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During the 1800s, the slave trade became a growing business in the region.There had long been a system of domestic slavery, but in the nineteenth century, the Egyptians began taking Sudanese slaves to work as soldiers.The country supports a variety of wildlife, including crocodiles and hippopotamuses in the rivers, elephants (mainly in the south), giraffes, lions, leopards, tropical birds, and several species of poisonous reptiles.The capital, Khartoum, lies at the meeting point of the White and Blue Niles, and together with Khartoum North and Omdurman forms an urban center known as "the three towns," with a combined population of 2.5 million people. Fifty-two percent of the population are black and 39 percent are Arab.In 1896 the British and the Egyptians again invaded Sudan, defeating the Sudanese in 1898 at the Battle of Omdurman. In 1922 the British adopted a policy of indirect rule in which tribal leaders were invested with the responsibility of local administration and tax collection.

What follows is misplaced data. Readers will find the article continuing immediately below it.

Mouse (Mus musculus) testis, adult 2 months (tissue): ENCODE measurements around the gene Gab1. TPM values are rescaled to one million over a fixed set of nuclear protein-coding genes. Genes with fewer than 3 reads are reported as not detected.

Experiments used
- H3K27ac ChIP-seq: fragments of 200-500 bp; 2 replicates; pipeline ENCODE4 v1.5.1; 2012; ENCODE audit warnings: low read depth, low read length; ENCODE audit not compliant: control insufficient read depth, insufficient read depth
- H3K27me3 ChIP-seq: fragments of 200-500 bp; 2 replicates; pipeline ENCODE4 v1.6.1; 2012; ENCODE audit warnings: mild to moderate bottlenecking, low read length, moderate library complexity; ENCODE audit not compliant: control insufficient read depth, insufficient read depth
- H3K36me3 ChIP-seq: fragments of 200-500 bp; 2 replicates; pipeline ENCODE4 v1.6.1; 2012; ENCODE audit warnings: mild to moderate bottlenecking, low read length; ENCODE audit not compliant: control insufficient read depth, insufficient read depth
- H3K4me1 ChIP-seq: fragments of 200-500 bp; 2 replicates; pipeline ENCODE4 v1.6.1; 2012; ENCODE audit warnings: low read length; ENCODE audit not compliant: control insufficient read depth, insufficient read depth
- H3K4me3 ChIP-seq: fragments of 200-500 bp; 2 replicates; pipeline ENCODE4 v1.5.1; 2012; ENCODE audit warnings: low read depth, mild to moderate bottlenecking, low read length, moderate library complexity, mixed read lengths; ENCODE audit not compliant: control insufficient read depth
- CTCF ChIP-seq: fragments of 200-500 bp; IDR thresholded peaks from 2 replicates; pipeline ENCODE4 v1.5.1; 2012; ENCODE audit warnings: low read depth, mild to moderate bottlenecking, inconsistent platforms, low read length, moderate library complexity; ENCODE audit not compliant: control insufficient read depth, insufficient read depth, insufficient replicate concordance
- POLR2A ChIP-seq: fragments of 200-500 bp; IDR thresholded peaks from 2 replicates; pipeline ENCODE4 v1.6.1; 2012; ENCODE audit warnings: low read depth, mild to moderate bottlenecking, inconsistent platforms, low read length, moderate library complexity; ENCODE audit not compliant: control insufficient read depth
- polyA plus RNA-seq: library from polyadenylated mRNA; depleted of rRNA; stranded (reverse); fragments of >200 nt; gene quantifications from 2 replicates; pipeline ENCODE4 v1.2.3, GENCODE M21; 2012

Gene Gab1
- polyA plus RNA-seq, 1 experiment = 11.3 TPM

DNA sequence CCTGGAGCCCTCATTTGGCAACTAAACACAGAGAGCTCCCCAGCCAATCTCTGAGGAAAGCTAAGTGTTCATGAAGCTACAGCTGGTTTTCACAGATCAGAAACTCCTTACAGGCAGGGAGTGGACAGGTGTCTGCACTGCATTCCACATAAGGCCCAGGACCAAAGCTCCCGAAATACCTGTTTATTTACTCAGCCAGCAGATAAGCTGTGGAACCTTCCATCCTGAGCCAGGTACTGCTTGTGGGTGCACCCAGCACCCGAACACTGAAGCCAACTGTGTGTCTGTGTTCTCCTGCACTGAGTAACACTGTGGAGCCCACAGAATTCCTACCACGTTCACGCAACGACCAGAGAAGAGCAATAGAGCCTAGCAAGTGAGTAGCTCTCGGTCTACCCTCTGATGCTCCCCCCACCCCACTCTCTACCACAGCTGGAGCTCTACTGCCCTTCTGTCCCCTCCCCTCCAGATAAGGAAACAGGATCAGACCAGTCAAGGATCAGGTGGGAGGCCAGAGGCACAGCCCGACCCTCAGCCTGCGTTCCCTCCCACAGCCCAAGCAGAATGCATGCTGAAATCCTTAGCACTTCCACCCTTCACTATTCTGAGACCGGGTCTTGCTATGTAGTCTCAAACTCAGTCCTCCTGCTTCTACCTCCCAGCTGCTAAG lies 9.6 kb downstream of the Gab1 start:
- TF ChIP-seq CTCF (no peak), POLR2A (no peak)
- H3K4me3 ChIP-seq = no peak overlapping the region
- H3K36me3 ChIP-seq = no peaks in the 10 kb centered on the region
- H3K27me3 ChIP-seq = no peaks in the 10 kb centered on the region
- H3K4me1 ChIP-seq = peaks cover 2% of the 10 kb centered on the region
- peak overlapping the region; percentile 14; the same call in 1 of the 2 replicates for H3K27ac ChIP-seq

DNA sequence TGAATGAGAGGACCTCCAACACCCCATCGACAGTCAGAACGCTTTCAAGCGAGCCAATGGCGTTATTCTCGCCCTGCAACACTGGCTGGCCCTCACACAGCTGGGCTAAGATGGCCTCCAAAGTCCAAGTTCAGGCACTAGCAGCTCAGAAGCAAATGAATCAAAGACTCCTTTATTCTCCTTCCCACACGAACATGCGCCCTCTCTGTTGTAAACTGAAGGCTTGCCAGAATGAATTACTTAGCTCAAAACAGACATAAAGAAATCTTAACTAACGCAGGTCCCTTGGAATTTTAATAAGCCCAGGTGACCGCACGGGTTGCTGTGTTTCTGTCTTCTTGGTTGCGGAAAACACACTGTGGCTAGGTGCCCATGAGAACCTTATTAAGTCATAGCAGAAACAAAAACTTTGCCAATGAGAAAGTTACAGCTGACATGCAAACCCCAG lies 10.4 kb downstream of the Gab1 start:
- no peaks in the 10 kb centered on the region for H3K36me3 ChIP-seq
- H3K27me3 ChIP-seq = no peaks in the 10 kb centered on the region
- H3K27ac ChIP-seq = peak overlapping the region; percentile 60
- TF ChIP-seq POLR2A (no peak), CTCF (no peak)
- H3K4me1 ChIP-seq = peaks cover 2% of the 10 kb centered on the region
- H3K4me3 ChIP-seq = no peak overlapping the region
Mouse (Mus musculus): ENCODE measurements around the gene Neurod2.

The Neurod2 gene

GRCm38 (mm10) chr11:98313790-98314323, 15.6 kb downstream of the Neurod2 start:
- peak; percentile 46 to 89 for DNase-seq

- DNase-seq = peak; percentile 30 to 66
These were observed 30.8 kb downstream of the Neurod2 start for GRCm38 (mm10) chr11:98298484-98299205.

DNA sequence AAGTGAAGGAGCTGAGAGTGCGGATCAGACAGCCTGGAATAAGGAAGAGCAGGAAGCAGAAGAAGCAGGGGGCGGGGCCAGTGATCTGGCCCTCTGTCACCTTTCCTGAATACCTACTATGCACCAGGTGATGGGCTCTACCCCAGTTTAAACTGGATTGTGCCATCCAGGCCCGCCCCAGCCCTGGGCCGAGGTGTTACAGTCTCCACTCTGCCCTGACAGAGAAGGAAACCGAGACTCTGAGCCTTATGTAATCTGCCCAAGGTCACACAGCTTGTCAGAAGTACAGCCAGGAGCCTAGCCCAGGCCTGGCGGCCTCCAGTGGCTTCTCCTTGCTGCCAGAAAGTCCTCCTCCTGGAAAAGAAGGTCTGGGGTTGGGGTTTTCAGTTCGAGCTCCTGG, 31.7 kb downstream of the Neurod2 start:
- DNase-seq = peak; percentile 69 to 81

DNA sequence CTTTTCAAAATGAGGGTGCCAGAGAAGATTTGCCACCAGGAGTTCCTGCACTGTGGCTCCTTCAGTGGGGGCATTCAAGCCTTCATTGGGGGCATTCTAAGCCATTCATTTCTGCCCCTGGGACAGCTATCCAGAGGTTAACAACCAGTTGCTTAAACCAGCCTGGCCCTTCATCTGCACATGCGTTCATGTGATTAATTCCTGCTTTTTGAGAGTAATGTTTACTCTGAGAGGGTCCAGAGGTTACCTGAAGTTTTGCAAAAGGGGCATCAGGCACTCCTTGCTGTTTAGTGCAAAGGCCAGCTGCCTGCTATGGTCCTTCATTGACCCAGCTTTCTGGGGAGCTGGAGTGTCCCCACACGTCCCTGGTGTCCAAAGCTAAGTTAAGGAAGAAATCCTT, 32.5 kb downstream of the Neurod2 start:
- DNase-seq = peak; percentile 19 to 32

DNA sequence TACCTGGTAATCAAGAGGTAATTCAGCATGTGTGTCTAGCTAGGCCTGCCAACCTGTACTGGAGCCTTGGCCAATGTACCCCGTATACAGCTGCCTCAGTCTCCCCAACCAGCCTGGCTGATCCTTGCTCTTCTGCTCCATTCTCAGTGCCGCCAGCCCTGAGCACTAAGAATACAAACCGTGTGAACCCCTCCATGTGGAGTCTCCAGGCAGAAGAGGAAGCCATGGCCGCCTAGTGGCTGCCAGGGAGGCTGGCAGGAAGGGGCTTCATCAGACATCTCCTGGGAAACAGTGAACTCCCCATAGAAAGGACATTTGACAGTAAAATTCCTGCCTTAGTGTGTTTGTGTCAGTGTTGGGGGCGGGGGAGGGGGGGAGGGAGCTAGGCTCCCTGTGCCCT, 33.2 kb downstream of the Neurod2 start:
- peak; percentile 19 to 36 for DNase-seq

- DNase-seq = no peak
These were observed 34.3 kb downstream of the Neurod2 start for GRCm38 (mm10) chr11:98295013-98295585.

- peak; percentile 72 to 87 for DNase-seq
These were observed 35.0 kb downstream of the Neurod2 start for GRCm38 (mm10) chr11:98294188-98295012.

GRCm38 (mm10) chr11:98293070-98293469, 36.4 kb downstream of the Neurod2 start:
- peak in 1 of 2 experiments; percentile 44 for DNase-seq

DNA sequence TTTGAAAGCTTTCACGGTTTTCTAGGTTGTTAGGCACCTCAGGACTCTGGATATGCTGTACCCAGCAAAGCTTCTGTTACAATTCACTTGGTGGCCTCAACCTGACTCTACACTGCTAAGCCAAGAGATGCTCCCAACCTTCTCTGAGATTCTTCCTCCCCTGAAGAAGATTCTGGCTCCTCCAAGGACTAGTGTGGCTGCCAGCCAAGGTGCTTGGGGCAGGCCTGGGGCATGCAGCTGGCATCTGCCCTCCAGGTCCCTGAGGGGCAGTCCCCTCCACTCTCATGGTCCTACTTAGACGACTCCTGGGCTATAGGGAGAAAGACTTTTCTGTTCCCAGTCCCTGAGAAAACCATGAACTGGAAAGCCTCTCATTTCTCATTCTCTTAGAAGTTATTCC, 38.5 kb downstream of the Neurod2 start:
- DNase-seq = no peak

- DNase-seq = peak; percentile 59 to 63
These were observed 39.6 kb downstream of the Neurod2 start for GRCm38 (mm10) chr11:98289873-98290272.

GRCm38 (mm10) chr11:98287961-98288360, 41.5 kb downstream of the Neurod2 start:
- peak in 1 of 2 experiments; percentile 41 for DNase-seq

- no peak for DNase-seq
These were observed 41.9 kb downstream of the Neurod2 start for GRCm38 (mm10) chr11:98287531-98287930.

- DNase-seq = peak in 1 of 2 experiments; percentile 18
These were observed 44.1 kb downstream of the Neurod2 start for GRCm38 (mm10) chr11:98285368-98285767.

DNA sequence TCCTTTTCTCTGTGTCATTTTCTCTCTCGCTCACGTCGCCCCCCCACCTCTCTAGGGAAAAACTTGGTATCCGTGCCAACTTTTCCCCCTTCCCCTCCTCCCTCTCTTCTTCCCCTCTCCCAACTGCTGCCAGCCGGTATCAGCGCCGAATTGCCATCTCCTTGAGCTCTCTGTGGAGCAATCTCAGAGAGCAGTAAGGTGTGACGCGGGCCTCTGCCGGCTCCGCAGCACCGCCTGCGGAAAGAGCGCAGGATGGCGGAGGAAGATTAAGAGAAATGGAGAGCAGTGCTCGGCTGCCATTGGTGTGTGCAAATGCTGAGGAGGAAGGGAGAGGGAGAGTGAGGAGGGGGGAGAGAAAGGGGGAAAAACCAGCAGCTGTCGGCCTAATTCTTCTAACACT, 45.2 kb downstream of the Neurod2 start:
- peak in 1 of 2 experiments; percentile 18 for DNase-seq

There is strong animosity between the two groups and each has its own culture and traditions. It shares borders with Egypt, Libya, Chad, the Central African Republic, the Democratic Republic of the Congo, Uganda, Kenya, and Ethiopia.
Throughout the 1940s an independence movement in the country gained momentum.
The Graduates' Congress was formed, a body representing all Sudanese with more than a primary education and whose goal was an independent Sudan.
Rainfall is extremely rare in the north but profuse in the south, which has a wet season lasting six to nine months.
The central region of the country generally gets enough rain to support agriculture, but it experienced droughts in the 1980s and 1990s.